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"Steganography Goes Digital," by Bruce Sterling. The New York Times Magazine,9 December 2001.
This "Year in Ideas" issue includes "Steganography Goes Digital." Sterlingreports on the new and improved method of hidden writing (microdots)---digitalsteganography. Digital pictures are made up of thousands of dots identified byyour computer with a long string of numbers. Digital steganography replacessome of the bits in the characters in each stream, resulting in a picture thatlooks unchanged but which contains a secret payload, a hidden message. Thereis an illustrated example of what appears to be a digital photograph of alandscape: "Encrypted in the binary code of this digital picture is LewisCarroll's poem The Hunting of the Snark." "Stego" messages can also behidden inside digital music, digital text files, or even spam. However, if oneexamines a digital "stego" file closely, or if one logs computer keystrokes,steganography can be detected.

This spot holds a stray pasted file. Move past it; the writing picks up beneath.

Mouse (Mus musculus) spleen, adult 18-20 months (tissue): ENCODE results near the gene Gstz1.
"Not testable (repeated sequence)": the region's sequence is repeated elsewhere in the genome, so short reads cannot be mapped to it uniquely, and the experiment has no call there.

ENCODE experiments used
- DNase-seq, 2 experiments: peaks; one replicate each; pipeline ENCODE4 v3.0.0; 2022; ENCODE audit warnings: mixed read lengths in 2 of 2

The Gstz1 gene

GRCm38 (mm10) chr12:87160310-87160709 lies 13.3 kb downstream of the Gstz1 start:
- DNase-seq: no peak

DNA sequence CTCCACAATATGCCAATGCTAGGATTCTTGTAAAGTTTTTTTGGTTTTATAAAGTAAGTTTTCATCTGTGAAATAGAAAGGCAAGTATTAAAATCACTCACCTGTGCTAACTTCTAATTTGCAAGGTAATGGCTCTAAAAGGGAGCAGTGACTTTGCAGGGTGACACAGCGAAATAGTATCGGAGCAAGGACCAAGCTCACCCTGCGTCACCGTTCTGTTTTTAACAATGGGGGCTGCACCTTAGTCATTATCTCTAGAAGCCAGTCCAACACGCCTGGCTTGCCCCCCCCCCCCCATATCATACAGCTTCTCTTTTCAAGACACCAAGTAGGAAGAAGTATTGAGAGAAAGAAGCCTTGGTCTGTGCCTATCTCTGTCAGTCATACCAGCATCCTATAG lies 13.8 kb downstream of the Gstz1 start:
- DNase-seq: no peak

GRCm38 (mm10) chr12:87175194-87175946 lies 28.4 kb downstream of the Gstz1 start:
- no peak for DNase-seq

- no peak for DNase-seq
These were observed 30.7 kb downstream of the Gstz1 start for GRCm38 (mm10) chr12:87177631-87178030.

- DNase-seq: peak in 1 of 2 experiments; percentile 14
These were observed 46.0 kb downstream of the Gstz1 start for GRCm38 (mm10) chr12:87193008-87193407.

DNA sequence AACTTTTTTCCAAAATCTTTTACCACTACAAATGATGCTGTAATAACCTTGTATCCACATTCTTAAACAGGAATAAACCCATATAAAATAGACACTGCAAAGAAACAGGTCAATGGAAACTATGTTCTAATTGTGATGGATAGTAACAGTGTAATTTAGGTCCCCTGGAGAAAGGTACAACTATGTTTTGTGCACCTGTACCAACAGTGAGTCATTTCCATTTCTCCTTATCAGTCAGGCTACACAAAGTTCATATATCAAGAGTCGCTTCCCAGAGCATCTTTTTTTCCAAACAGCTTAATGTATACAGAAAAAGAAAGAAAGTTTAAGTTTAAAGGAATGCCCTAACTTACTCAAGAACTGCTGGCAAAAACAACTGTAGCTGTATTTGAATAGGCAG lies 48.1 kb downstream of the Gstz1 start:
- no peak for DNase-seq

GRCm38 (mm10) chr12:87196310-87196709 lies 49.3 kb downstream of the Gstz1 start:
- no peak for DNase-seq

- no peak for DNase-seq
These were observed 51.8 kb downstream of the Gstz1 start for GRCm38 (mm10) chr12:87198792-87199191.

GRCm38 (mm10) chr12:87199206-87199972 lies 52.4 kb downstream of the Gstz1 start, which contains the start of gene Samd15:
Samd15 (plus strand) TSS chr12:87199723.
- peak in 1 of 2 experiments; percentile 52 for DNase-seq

--- Annette Emerson